1.2 Types of random variables

The most common types of rvs are:

  • Discrete rvs, such as gender, number of siblings, number of coin tosses till a head appears, etc.

    A discrete rv is a rv whose possible values are a finite set, or else can be listed in an infinite sequence (with a first, second, third, etc., element).

  • Continuous rvs such as height, weight, time to complete a task, etc.

    For a continuous rv, there are an infinite number of possible values in an interval (or in intervals) on the real number line. So, for example, an infinite number of heights exist between \(160\)cm and \(170\)cm (though we conveniently round to the nearest centimetre).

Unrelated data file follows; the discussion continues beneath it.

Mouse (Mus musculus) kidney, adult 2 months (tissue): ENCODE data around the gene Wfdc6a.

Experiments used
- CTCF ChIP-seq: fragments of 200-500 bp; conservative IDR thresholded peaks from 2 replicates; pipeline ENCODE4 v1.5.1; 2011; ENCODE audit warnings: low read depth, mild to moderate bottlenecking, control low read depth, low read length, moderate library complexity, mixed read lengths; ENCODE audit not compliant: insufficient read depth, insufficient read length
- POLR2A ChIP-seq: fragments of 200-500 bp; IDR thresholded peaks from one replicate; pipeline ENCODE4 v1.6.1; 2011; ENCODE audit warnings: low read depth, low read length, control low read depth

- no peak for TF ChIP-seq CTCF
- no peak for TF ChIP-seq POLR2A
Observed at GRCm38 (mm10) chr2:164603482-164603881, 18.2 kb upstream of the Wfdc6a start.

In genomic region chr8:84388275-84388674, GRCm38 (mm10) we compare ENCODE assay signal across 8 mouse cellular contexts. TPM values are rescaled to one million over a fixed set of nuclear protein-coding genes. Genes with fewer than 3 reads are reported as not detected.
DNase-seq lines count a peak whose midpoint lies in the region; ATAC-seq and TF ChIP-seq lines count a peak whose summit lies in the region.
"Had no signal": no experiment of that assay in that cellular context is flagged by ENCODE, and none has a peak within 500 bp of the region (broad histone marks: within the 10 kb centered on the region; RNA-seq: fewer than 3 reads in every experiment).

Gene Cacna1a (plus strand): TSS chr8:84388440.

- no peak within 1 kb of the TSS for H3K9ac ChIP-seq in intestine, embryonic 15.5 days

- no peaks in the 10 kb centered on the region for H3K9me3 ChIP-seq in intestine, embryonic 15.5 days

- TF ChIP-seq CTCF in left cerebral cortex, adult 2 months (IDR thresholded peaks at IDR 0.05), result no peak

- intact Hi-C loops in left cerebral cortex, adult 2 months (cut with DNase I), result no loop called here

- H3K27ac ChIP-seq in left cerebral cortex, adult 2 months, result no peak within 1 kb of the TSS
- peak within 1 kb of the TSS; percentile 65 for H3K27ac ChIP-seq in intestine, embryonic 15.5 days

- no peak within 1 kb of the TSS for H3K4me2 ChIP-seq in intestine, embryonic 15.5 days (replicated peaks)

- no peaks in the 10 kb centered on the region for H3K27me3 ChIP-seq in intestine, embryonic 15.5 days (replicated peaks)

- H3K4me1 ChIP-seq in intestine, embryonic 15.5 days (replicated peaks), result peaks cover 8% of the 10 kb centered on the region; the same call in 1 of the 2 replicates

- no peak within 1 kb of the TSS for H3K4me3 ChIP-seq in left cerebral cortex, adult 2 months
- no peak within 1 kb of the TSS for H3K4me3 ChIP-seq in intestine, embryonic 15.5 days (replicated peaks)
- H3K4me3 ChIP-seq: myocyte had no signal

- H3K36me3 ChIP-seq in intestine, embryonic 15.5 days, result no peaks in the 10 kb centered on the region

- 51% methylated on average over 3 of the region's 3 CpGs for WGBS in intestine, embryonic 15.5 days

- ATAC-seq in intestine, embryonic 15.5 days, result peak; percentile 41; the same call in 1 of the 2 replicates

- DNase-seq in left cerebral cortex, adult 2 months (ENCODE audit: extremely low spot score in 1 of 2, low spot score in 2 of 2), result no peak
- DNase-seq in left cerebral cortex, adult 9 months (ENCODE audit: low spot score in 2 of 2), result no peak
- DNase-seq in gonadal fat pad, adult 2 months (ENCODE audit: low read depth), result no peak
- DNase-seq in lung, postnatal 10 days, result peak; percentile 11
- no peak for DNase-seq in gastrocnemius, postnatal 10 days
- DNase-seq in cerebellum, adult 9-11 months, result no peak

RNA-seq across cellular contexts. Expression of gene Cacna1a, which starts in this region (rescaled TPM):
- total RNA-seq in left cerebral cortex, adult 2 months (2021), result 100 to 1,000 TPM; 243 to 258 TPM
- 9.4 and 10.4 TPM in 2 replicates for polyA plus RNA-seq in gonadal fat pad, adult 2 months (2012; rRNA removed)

• Mixed rvs that are partially discrete and partially continuous.

    Examples include rainfall: no rain means an exact zero (the discrete part), but when rain falls the amount is continuous.

Example 1.5 (Discrete rv) In Example 1.2, \(C\) is a discrete rv with a finite number of outcomes.

In Example 1.3, \(X\) is a discrete , with no theoretical upper limit, and so an infinite number of outcomes.

In Example 1.4, \(H\) is a continuous rv, with no theoretical upper limit, and no theoretical lower limit (given that a height of 0cm so far from actual heights).